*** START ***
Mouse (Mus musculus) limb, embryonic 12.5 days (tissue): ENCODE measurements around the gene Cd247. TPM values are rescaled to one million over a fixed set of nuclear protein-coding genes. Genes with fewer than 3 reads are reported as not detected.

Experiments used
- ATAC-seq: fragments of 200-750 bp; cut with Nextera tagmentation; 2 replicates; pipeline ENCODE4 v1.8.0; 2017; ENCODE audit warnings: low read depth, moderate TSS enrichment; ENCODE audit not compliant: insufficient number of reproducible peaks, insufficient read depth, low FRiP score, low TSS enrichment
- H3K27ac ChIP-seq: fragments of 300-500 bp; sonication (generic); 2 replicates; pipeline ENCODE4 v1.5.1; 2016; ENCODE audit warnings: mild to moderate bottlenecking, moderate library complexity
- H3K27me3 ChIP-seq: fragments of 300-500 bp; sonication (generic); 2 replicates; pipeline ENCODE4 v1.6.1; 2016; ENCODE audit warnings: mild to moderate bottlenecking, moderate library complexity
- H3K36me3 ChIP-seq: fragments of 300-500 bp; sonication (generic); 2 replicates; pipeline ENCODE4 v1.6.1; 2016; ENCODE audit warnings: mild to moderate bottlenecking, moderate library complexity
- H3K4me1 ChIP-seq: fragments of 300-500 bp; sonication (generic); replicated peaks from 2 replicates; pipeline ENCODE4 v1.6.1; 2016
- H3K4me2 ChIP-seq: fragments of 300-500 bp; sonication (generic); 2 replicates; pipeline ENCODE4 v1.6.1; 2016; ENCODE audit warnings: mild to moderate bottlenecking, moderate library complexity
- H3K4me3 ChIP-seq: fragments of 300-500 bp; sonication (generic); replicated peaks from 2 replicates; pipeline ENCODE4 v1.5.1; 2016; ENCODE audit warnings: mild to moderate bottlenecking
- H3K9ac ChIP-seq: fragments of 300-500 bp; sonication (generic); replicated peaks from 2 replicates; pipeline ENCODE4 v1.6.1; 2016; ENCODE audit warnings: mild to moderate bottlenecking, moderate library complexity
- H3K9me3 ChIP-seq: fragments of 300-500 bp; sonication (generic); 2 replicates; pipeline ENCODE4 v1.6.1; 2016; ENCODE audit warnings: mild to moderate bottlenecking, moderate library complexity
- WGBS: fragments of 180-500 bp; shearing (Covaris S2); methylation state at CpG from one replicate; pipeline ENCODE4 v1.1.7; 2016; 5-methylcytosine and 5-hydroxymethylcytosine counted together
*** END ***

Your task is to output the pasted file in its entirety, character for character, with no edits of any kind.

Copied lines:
Mouse (Mus musculus) limb, embryonic 12.5 days (tissue): ENCODE measurements around the gene Cd247. TPM values are rescaled to one million over a fixed set of nuclear protein-coding genes. Genes with fewer than 3 reads are reported as not detected.

Experiments used
- ATAC-seq: fragments of 200-750 bp; cut with Nextera tagmentation; 2 replicates; pipeline ENCODE4 v1.8.0; 2017; ENCODE audit warnings: low read depth, moderate TSS enrichment; ENCODE audit not compliant: insufficient number of reproducible peaks, insufficient read depth, low FRiP score, low TSS enrichment
- H3K27ac ChIP-seq: fragments of 300-500 bp; sonication (generic); 2 replicates; pipeline ENCODE4 v1.5.1; 2016; ENCODE audit warnings: mild to moderate bottlenecking, moderate library complexity
- H3K27me3 ChIP-seq: fragments of 300-500 bp; sonication (generic); 2 replicates; pipeline ENCODE4 v1.6.1; 2016; ENCODE audit warnings: mild to moderate bottlenecking, moderate library complexity
- H3K36me3 ChIP-seq: fragments of 300-500 bp; sonication (generic); 2 replicates; pipeline ENCODE4 v1.6.1; 2016; ENCODE audit warnings: mild to moderate bottlenecking, moderate library complexity
- H3K4me1 ChIP-seq: fragments of 300-500 bp; sonication (generic); replicated peaks from 2 replicates; pipeline ENCODE4 v1.6.1; 2016
- H3K4me2 ChIP-seq: fragments of 300-500 bp; sonication (generic); 2 replicates; pipeline ENCODE4 v1.6.1; 2016; ENCODE audit warnings: mild to moderate bottlenecking, moderate library complexity
- H3K4me3 ChIP-seq: fragments of 300-500 bp; sonication (generic); replicated peaks from 2 replicates; pipeline ENCODE4 v1.5.1; 2016; ENCODE audit warnings: mild to moderate bottlenecking
- H3K9ac ChIP-seq: fragments of 300-500 bp; sonication (generic); replicated peaks from 2 replicates; pipeline ENCODE4 v1.6.1; 2016; ENCODE audit warnings: mild to moderate bottlenecking, moderate library complexity
- H3K9me3 ChIP-seq: fragments of 300-500 bp; sonication (generic); 2 replicates; pipeline ENCODE4 v1.6.1; 2016; ENCODE audit warnings: mild to moderate bottlenecking, moderate library complexity
- WGBS: fragments of 180-500 bp; shearing (Covaris S2); methylation state at CpG from one replicate; pipeline ENCODE4 v1.1.7; 2016; 5-methylcytosine and 5-hydroxymethylcytosine counted together